Friday, October 08, 2004

Helen Thomas

The National Press Club forgot to publicize a roundtable discussion with Helen Thomas on Thursday, so three girls from my program and I got to sit directly across the table from her. Thomas, known as "The First Lady of the Press," is a former United Press International White House bureau chief who closed White House press conferences with the signature, "Thank you, Mr. President." From 1974 to 2000 she followed American presidents, asking them the tough, straightforward questions. In doing so, she changed the way the world looked at female journalists.
Thomas now writes a semiweekly column for Hearst News Corp. After practicing balanced journalism her whole life, Thomas said her columns initially read like news. She's over that now -- and just the spitfire columnist you'd expect.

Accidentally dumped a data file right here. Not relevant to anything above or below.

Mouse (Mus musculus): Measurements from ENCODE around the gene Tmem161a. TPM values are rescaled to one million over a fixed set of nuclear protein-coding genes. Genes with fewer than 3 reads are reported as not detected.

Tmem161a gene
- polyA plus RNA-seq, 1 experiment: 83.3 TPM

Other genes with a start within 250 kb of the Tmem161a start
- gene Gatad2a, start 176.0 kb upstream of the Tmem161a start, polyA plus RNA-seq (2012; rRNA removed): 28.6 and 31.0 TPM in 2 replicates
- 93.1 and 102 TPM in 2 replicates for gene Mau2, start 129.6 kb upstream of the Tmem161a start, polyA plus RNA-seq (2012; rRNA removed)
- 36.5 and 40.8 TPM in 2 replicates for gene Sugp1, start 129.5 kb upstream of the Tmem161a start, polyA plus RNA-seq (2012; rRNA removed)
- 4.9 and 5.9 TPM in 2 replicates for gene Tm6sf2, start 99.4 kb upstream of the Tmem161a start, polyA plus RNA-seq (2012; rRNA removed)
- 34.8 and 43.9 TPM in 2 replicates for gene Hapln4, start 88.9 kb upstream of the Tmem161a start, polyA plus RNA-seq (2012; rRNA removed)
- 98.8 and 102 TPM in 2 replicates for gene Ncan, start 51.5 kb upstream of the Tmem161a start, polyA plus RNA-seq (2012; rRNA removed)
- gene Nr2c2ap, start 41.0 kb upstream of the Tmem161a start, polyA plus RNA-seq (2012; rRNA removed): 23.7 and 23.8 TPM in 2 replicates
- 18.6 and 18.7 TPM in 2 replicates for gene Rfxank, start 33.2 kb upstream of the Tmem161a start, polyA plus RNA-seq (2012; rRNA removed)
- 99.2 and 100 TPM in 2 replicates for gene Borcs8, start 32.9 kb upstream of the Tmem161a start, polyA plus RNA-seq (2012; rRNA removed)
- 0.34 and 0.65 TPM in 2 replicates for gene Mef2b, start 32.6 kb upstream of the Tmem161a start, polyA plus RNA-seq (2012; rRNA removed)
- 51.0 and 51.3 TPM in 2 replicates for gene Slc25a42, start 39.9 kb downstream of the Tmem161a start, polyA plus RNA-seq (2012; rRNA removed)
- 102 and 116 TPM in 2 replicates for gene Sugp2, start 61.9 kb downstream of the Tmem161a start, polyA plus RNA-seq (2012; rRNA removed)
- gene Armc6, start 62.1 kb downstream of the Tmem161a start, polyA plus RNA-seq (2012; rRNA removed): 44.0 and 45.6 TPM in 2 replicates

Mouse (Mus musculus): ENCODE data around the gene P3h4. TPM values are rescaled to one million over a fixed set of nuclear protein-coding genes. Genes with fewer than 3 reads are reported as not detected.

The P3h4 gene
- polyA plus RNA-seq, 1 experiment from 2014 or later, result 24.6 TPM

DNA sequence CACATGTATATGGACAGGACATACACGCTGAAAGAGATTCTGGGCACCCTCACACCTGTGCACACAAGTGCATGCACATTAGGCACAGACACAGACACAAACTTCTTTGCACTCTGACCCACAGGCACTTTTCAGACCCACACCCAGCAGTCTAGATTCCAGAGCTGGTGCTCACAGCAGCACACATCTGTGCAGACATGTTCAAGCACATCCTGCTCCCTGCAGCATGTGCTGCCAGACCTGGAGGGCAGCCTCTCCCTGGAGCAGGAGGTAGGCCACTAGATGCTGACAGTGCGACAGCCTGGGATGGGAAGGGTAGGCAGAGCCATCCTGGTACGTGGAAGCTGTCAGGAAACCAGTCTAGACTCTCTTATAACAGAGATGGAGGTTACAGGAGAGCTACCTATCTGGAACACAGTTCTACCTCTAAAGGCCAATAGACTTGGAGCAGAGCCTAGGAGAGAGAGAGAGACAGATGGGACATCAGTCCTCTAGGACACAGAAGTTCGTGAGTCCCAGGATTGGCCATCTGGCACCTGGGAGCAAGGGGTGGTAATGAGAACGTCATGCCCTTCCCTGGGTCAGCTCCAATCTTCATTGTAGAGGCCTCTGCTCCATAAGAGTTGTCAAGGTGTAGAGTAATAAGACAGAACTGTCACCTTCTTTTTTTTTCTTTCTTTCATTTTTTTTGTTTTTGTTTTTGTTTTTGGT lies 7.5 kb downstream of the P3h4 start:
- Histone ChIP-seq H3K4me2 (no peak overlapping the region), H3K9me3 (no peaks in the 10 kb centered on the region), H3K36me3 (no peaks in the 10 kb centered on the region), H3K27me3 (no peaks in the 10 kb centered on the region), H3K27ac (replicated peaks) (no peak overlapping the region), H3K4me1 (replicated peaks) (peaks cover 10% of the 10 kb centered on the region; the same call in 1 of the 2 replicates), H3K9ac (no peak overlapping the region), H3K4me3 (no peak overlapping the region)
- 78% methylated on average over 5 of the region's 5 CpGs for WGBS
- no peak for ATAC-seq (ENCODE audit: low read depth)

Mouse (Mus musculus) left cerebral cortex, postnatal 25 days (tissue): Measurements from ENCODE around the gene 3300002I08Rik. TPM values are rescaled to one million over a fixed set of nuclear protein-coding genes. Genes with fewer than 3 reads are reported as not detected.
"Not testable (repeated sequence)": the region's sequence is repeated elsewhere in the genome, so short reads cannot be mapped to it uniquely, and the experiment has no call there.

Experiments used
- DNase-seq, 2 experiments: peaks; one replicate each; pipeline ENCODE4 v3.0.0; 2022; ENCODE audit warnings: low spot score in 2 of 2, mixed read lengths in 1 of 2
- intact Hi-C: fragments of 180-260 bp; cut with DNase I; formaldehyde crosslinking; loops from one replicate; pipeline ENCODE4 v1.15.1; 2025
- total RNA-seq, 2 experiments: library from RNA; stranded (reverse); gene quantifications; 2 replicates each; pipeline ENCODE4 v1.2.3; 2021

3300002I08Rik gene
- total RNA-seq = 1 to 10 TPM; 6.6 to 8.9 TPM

She said journalists take the information they're fed at press conferences without question. She encouraged us, as young journalists, to simply stand up and ask "why?" For the past few days, I've been looking through Washington reporting and noticing what she was talking about.
A lot of the stories read like insider information -- leads loaded with political jargon and followed up with an obligatory quote. I found myself reading further and further into the stories just to figure out what all that stuff in the lead actually meant. Perhaps becoming a Washington insider is a disadvantage if you lose a perspective readers can connect to. Helen Thomas made Washington reporting seem like any other reporting, and it should be.
In response to something I was pitching, my mentor at my bureau said a lot of people will stop reading when they see the words "soft money." I just worry they might stop reading when they see the dateline "Washington."


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